Mary Higgins Clark is the author of twenty-two worldwide bestselling works of fiction and a memoir. She lives in Saddle River, New Jersey, with her husband.
Clark's latest entry does not disappoint those expecting a likable heroine, mystery, and danger, served with a touch of romance. Marcia (Carley) DeCarlo, a financial writer in New York, has been assigned to collaborate on a cover story for Wall Street Weekly. The subject is her step-brother-in-law, Nicholas Spencer, the charismatic head of Gen-Stone, who has disappeared. Though Carley only met Nicholas once, she instinctively liked and trusted him. Her stepsister, Lynn, is another story, as Carley distrusts her and her motives. From being medicine's golden boy when he promised a cure for cancer, Nicholas is now universally hated. Clark adds financial barracudas circling the wreck of Gen-Stone and one mentally deranged serial killer to the mix with enthralling results. Jan Maxwell reads clearly, keeping the tale moving at a brisk pace and displaying the emotion of each moment. She differentiates well between narration and dialog; however, all the men tend to sound alike. Carley is an appealing personality, and the mystery of Nicholas is one that grabs the listener. Highly recommended.-Nancy Reed, McCracken Cty. P.L., Paducah, KY Copyright 2003 Reed Business Information.
Adult/High School-A feature writer for a newspaper, Carley DeCarlo has been assigned to do an article on the life and death of Nicholas Spencer, an eminent researcher who was on the verge of developing a pharmaceutical cure for cancer. Since millions of specially donated dollars are missing from his firm, his airplane accident may have been a faked suicide, or murder. Occasional chapters feature a disturbed man as he retaliates for the death of his wife, which he blames on Spencer's firm. Carley's portion of the story is written in first person so readers follow her doubts and triumphs as clues are revealed. She is a true sleuth; she often gets a clue that confuses her, but she keeps on investigating. Tension builds gradually as readers see both the heroine and the schizophrenic at work. But is he the only villain? Short chapters help to keep the suspenseful plot moving along.-Claudia Moore, W. T. Woodson High School, Fairfax, VA Copyright 2003 Reed Business Information.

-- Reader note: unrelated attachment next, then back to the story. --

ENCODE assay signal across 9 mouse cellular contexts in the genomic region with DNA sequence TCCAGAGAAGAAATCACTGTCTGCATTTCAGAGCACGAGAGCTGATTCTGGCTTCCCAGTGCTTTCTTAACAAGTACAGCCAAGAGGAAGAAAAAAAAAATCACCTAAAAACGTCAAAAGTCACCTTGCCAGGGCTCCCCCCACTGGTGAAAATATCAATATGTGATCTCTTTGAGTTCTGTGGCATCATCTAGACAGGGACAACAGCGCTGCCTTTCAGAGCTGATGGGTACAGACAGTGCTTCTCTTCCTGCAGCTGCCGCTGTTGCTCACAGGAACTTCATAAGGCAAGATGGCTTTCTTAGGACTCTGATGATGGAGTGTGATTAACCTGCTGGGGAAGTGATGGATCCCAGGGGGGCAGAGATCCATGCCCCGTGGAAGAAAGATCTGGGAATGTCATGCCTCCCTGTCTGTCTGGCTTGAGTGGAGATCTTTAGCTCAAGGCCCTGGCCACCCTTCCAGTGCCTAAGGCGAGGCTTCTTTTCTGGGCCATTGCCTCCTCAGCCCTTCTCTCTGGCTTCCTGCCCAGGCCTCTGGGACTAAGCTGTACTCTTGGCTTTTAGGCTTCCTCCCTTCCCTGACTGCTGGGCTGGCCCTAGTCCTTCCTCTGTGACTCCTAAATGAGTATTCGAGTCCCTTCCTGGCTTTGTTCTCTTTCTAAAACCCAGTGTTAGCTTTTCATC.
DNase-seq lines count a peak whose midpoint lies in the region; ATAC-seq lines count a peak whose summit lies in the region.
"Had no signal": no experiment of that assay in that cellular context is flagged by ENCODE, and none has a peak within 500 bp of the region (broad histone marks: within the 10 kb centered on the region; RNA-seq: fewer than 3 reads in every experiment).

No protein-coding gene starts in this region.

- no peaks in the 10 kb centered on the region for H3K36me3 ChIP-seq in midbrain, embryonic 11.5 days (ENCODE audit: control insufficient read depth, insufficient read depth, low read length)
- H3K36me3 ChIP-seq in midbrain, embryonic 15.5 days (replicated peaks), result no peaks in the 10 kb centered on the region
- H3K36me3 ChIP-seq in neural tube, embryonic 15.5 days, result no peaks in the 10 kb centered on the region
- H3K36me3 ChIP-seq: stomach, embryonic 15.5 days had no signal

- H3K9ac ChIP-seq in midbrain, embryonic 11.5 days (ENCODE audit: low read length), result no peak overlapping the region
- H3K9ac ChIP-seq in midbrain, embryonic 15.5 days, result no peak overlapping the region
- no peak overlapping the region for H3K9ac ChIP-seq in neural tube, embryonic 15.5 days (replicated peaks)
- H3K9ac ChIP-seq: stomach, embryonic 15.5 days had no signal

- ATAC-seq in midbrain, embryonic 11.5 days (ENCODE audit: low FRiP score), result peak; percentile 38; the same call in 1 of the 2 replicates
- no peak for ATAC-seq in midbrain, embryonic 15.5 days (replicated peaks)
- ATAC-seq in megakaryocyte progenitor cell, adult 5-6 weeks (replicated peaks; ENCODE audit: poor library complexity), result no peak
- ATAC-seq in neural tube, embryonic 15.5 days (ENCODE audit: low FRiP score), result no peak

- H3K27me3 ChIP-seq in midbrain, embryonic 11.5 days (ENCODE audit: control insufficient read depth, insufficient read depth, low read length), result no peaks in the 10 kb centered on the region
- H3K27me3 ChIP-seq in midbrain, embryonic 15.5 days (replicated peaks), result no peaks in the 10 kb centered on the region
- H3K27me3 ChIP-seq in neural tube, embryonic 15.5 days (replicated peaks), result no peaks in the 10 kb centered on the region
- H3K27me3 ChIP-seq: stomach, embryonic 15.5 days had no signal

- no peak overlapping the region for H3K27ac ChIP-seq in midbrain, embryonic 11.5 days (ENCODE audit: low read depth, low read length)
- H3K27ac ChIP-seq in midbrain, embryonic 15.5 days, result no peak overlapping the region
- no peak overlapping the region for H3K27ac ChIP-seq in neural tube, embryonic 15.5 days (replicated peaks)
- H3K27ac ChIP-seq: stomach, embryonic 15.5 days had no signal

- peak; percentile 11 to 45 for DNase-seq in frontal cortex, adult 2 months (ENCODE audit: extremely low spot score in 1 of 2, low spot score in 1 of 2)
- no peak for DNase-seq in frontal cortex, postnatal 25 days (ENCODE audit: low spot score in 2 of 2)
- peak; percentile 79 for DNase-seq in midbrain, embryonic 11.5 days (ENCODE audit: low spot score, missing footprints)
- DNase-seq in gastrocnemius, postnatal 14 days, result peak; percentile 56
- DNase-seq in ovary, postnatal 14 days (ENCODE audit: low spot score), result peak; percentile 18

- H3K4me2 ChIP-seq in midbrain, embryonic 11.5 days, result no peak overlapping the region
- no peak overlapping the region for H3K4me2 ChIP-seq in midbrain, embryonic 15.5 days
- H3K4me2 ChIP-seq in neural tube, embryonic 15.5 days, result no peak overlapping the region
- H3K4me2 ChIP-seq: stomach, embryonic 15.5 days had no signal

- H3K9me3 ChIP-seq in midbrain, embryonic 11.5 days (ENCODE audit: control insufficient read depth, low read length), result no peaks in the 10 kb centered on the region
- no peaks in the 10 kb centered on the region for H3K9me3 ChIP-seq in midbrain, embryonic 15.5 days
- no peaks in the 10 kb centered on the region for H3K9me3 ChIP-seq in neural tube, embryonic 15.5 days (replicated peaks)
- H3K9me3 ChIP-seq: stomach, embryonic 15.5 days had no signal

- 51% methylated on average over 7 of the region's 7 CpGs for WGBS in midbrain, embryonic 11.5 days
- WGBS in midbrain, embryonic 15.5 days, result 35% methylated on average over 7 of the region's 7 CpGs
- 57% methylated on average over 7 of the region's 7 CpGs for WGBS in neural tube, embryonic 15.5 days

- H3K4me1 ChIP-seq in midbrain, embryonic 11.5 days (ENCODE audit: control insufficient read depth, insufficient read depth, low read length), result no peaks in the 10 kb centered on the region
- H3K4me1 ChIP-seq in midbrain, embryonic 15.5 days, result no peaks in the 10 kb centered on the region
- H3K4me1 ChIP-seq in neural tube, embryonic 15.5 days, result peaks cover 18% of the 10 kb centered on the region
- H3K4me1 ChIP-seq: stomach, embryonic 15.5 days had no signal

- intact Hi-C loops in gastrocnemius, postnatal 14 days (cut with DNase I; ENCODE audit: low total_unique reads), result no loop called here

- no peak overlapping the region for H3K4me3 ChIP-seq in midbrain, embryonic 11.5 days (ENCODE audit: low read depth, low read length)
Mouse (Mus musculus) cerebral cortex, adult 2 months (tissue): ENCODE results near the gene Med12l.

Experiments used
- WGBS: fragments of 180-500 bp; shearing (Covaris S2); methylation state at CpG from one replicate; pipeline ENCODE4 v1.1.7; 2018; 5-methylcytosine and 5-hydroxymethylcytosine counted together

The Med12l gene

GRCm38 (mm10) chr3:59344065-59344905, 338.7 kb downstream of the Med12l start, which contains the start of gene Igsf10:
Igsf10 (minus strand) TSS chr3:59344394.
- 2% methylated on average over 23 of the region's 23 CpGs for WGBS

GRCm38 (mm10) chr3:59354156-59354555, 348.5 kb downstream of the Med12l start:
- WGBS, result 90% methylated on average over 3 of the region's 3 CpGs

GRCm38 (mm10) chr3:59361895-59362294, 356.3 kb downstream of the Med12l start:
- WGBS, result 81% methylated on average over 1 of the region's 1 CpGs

There's something special about Clark's thrillers, and it's not just the gentleness with which the bestselling writer approaches her often lurid subject matter (in this one, for instance, there are numerous killings, but all occur off-page). Special above all is the compassion she extends to her characters-heroines, villains and supporting cast alike. In this latest effort, she conjures empathy even toward a mass killer, whose murderous spree has been sparked by a corporate crime. The smoothly told tale is narrated partly from the third-person perspective of the killer, and partly from the first-person point of view of Wall Street Weekly correspondent Carley De Carlo. Carley is the stepsister of Lynn Spencer, whose charismatic husband, Nicholas, dies in the crash of his small plane as he is fleeing arrest for looting the medical company he founded, which had made claims of a cancer cure, now proved false. Myriad investors have lost much, sometimes everything; one is Ned Cooper, whose beloved wife died as a consequence of Nicholas Spencer's thievery, and who determines to take revenge, setting off on a killing spree. Assigned to do a feature about the Spencer case, Carley digs deep, uncovering clues to a conspiracy within Spencer's medical company, as well as to the possibility that the cancer cure worked after all. Can she get to the bottom of the mess before Ned Cooper, or the possible conspirators, take her out? Clark's fans know the answer to that question, but what the novel lacks in suspense it makes up for in grace, charm and solid storytelling. 750,000 first printing; BOMC, Literary Guild, Mystery Guild and Doubleday Book Club main selection. (Apr. 15). Copyright 2003 Reed Business Information.